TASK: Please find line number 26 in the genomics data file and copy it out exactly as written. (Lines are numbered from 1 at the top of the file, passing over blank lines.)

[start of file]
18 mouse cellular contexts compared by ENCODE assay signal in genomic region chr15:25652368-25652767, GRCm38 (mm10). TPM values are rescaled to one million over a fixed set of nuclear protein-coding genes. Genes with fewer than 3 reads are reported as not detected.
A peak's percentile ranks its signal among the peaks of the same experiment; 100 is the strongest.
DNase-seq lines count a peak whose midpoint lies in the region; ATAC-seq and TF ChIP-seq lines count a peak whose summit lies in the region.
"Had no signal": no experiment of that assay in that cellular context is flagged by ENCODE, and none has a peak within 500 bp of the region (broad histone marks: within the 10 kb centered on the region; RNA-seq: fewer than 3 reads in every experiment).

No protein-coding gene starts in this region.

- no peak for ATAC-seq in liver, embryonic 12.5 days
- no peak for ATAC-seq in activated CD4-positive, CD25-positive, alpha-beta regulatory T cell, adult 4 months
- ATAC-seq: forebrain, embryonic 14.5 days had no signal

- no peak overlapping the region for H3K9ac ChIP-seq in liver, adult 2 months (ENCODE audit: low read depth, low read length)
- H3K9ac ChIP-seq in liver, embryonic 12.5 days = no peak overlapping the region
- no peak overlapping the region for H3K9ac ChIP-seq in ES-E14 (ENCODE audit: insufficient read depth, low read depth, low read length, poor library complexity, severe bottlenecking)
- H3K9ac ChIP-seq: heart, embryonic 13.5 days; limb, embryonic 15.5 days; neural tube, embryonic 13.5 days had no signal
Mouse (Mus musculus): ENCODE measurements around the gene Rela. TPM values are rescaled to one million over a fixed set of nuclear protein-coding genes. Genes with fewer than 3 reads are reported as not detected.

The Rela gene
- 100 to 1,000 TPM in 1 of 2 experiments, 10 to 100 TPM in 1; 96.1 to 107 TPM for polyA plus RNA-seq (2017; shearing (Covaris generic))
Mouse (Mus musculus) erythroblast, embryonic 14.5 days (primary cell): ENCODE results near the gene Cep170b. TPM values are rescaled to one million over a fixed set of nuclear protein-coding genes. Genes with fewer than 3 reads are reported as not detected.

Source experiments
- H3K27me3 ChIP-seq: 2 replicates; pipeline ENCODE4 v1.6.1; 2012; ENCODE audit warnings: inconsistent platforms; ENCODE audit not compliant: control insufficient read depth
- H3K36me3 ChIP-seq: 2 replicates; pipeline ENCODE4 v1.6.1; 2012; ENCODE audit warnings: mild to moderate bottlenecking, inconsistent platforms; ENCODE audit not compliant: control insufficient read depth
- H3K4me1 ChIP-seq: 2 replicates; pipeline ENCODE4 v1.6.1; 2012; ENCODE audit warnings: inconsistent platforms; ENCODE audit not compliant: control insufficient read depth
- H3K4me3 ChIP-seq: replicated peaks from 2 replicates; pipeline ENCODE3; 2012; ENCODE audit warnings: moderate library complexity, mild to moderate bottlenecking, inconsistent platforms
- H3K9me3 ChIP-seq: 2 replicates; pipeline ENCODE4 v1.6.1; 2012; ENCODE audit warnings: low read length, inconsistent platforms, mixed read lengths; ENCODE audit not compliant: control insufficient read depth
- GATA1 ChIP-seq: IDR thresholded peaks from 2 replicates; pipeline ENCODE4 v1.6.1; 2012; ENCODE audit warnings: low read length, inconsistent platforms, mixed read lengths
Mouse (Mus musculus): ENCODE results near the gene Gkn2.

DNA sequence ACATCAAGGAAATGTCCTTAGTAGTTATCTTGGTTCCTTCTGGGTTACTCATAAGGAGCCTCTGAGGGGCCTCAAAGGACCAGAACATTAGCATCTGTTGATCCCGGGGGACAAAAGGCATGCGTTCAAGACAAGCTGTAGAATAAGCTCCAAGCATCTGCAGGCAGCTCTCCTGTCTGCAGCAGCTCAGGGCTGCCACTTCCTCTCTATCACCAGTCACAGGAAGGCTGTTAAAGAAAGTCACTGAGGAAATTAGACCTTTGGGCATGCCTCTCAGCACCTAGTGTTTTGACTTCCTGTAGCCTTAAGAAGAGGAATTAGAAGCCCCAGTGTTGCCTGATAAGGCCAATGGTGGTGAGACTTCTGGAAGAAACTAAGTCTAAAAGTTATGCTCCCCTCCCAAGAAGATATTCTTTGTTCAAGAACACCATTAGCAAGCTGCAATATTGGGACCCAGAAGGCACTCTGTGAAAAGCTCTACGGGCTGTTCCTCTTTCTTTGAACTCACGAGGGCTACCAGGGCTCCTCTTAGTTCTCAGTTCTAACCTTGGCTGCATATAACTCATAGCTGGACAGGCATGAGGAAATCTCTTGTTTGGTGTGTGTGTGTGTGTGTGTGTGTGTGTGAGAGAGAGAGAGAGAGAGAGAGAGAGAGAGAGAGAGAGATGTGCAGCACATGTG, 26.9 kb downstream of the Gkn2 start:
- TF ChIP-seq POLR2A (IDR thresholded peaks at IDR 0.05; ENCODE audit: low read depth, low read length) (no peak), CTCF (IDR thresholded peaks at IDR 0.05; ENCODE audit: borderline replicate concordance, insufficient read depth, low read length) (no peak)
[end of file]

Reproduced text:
- TF ChIP-seq POLR2A (IDR thresholded peaks at IDR 0.05; ENCODE audit: low read depth, low read length) (no peak), CTCF (IDR thresholded peaks at IDR 0.05; ENCODE audit: borderline replicate concordance, insufficient read depth, low read length) (no peak)